Countries in Asia and the Pacific are at a crossroads and must strike a balance between rising prosperity and rising emissions as their success or failure will have repercussions worldwide, the United Nations Development Programme has said in a new report.
"The Asia-Pacific region must continue to grow economically to lift millions out of poverty, but it must also respond to climate change to survive.
"Growing first and cleaning up later is no longer an option," says the Asia-Pacific Human Development Report 2012 --One Planet to Share: Sustaining Human Progress in a changing Climate.
The publication is aimed at reinvigorating climate change dialogue by bringing people's concerns into the fore in the lead-up to the Rio+20 conference.
The report argues that in the face of climate change, countries in Asia and the Pacific "will need to change way they manufacture goods, raise crops and livestock and generate energy".
This will mean 'moving to greener, more resilient, lower-emission options that not only sustain the environment but also offer opportunities to the poor for employment and income,' it said.
Observing that the Asia-Pacific region has some of the world's fastest-growing cities, the report said cities in the region are central to the world's battle against climate change.
"Asia and Pacific are home to some of the world's largest urban areas. Of the world's top 20 mega cities -- those with populations with 10 million or more -- half are located in Asia," the report said.
"The fastest growing of the region's megacities is Dhaka: between 2005 and 2010 its population has increased by more than 16 per cent.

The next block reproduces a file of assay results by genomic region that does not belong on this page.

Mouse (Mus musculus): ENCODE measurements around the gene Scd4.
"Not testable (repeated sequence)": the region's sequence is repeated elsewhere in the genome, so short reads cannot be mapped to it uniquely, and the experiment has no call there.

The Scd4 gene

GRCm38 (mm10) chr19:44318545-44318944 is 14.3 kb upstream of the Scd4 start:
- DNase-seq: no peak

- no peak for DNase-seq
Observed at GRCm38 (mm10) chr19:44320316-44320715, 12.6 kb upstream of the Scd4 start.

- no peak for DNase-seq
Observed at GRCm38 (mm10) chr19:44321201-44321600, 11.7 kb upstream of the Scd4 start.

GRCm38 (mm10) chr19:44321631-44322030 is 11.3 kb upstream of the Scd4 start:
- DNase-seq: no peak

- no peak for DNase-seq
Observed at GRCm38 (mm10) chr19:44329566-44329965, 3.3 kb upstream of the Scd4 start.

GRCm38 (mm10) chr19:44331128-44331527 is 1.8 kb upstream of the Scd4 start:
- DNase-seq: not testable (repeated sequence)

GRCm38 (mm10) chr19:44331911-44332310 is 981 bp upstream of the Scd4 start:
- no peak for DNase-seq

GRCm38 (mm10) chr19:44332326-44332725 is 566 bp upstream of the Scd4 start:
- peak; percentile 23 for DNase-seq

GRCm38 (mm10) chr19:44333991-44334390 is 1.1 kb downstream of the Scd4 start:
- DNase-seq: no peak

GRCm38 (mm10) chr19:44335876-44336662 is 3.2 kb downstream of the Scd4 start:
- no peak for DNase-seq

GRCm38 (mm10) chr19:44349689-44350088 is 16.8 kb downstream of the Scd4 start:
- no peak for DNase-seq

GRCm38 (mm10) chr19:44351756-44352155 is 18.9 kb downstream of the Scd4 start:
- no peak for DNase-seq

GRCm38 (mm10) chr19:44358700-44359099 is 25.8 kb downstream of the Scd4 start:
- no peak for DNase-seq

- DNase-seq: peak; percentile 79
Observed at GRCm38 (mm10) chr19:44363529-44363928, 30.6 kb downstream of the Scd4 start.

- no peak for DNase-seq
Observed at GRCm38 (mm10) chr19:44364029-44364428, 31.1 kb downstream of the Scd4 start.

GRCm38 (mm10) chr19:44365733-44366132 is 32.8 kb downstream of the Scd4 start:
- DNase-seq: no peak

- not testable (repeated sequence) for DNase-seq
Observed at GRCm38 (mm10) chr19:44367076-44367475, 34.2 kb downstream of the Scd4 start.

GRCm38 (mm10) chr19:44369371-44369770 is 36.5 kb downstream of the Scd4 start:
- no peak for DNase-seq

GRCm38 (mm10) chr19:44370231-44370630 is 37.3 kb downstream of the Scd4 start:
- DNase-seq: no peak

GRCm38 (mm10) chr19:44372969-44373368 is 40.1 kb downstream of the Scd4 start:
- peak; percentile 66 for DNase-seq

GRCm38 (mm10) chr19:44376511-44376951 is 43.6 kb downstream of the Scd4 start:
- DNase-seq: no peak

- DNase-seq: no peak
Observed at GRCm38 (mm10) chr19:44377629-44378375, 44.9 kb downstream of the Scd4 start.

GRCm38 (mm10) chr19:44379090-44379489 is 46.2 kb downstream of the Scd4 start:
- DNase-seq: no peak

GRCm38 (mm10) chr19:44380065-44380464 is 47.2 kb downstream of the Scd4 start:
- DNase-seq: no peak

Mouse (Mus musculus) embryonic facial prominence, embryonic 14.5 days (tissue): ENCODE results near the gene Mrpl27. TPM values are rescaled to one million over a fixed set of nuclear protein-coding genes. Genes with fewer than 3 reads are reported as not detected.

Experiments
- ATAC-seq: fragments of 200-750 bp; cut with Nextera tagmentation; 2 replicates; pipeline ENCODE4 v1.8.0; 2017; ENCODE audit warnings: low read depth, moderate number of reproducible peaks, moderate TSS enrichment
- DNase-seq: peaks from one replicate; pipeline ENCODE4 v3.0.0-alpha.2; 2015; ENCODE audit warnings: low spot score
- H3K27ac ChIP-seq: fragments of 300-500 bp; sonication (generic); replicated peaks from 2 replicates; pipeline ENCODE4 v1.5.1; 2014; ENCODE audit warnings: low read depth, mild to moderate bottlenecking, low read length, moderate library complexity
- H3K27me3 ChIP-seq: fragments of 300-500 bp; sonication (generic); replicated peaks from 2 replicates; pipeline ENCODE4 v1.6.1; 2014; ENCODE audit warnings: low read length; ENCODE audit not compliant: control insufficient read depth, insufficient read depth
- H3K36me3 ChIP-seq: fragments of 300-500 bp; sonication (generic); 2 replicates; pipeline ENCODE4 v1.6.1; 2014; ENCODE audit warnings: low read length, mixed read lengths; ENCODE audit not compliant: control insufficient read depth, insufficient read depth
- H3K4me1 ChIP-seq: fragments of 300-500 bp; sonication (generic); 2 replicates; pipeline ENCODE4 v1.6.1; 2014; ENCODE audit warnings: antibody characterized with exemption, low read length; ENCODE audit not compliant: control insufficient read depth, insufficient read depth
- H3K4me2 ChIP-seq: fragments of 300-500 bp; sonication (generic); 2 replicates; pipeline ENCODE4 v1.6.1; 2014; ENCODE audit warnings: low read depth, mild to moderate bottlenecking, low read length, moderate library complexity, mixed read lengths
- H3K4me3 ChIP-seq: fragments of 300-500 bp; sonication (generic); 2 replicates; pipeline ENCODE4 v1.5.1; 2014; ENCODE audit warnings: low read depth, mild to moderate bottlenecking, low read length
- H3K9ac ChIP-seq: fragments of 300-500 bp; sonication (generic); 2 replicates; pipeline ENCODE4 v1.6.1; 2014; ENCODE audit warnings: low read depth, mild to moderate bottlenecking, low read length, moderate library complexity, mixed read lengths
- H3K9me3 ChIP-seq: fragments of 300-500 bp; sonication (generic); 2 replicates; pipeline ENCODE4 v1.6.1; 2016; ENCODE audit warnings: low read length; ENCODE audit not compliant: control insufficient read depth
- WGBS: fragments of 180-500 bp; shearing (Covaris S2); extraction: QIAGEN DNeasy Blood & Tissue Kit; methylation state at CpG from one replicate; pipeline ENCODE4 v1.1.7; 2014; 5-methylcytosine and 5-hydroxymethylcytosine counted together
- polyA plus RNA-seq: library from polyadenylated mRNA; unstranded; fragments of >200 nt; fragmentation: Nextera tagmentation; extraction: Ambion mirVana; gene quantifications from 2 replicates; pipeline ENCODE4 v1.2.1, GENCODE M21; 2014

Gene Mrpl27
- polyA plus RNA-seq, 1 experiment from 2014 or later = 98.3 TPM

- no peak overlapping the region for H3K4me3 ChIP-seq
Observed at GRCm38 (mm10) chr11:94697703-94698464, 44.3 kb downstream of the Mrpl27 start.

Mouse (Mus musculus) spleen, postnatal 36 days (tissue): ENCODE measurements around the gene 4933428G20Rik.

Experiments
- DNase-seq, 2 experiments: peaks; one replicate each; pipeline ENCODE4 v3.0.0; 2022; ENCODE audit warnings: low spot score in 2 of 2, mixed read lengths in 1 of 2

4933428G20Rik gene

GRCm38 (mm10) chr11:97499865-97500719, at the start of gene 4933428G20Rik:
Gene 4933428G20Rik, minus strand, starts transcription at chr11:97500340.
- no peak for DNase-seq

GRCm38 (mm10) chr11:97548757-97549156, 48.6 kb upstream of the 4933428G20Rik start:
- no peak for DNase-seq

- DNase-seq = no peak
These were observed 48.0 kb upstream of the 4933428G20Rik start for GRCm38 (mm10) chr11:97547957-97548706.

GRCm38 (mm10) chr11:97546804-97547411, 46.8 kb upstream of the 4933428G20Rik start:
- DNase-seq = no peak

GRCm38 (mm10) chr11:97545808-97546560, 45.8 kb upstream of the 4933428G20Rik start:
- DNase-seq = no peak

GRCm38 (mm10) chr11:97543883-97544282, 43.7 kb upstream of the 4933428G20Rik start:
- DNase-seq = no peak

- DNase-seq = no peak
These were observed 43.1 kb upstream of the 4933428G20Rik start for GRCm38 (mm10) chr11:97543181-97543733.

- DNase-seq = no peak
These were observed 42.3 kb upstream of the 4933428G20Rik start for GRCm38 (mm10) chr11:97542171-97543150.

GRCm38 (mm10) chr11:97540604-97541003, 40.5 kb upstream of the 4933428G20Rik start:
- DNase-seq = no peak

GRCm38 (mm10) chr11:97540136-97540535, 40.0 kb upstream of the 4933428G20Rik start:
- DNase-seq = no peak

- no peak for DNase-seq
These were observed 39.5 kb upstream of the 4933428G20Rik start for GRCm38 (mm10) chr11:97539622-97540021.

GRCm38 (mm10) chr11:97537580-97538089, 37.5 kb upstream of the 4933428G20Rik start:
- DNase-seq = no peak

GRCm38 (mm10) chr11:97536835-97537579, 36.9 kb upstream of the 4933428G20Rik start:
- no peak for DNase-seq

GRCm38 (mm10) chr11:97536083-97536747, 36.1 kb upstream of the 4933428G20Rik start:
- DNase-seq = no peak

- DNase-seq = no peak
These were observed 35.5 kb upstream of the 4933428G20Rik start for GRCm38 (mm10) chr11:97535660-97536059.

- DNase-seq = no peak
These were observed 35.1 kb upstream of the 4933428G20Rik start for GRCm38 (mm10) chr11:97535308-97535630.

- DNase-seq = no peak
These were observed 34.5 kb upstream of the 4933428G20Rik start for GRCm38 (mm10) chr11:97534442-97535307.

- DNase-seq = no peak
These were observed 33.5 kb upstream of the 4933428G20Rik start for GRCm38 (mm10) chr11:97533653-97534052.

"In terms of total population, however, the largest city by 2020 is likely to be Tokyo (37 million), followed by New Delhi (26 million) and then Mumbai (24 million), with Shanghai (19 million) and Karachi (17 million) not far behind," the report said.
"Around 40 per cent of Asia-Pacific's population resides in urban settlements.
"Asian cities also tend to be densely populated, with 6,500 people per square kilometre, compared to 4,500 in Latin America and 4000 in Europe," the report said.
Cities with higher concentrations of people are likely to be worst affected by climate change as was evident during the devastating flood in Mumbai (2005), Jakarata (2007), Brisbane (2010-11) and Bagkok (2011).
"By 2026, Asia's population is likely to reach a tipping point: by then, over half its population will be urban, and by 2050 the proportion could reach two-thirds," it said.
"Actions in cities will be 'make or break' for climate change," it added.